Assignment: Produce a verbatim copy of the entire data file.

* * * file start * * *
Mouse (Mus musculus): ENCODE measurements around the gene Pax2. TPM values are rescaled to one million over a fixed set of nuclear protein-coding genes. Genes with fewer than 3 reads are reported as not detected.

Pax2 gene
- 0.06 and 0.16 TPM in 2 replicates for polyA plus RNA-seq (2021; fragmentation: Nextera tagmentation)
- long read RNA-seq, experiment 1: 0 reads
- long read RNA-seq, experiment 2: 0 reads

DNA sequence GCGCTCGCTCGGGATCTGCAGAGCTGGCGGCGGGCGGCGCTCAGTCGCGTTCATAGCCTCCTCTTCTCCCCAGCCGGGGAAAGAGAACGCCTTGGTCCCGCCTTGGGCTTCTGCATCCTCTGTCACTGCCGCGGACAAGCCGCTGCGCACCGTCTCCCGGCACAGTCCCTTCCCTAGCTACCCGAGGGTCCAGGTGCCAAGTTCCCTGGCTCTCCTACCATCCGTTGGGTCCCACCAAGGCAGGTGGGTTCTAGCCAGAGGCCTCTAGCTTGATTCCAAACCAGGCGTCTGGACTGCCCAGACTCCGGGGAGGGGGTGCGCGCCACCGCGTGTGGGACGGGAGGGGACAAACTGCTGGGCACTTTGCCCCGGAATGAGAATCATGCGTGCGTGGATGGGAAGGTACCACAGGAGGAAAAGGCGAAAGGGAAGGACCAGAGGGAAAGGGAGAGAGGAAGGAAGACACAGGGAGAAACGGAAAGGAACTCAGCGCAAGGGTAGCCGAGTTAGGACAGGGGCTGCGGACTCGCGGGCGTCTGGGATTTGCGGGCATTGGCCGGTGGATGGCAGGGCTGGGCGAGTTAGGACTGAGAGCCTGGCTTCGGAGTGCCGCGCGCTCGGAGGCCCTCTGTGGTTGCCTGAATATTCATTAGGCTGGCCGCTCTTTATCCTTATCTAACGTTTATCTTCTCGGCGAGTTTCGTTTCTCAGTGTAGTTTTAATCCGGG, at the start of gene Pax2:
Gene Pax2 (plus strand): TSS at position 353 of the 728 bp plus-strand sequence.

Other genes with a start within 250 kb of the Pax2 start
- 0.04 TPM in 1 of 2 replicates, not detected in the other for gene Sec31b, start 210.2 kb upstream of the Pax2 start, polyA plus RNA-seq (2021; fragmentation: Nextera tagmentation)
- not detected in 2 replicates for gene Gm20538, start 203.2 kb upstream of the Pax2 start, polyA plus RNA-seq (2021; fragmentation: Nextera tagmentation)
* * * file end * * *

Mouse (Mus musculus): ENCODE measurements around the gene Pax2. TPM values are rescaled to one million over a fixed set of nuclear protein-coding genes. Genes with fewer than 3 reads are reported as not detected.

Pax2 gene
- 0.06 and 0.16 TPM in 2 replicates for polyA plus RNA-seq (2021; fragmentation: Nextera tagmentation)
- long read RNA-seq, experiment 1: 0 reads
- long read RNA-seq, experiment 2: 0 reads

DNA sequence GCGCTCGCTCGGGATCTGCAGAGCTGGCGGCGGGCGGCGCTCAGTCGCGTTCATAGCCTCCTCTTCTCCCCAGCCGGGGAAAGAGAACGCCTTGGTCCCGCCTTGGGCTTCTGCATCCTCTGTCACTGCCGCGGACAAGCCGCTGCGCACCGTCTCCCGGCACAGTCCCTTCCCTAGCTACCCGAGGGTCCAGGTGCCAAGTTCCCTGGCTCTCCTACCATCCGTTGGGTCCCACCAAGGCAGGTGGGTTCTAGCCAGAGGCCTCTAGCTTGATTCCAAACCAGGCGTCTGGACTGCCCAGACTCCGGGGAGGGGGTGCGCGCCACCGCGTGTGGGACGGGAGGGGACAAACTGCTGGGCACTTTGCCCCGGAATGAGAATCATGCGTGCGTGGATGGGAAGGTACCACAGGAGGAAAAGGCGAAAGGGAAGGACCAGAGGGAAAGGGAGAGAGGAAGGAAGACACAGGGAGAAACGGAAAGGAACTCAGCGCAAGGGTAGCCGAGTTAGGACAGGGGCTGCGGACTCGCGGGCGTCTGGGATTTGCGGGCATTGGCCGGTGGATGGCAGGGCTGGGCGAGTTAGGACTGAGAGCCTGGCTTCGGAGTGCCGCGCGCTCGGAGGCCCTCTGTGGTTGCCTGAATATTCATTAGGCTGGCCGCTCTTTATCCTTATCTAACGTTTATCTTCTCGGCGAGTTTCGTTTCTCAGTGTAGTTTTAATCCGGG, at the start of gene Pax2:
Gene Pax2 (plus strand): TSS at position 353 of the 728 bp plus-strand sequence.

Other genes with a start within 250 kb of the Pax2 start
- 0.04 TPM in 1 of 2 replicates, not detected in the other for gene Sec31b, start 210.2 kb upstream of the Pax2 start, polyA plus RNA-seq (2021; fragmentation: Nextera tagmentation)
- not detected in 2 replicates for gene Gm20538, start 203.2 kb upstream of the Pax2 start, polyA plus RNA-seq (2021; fragmentation: Nextera tagmentation)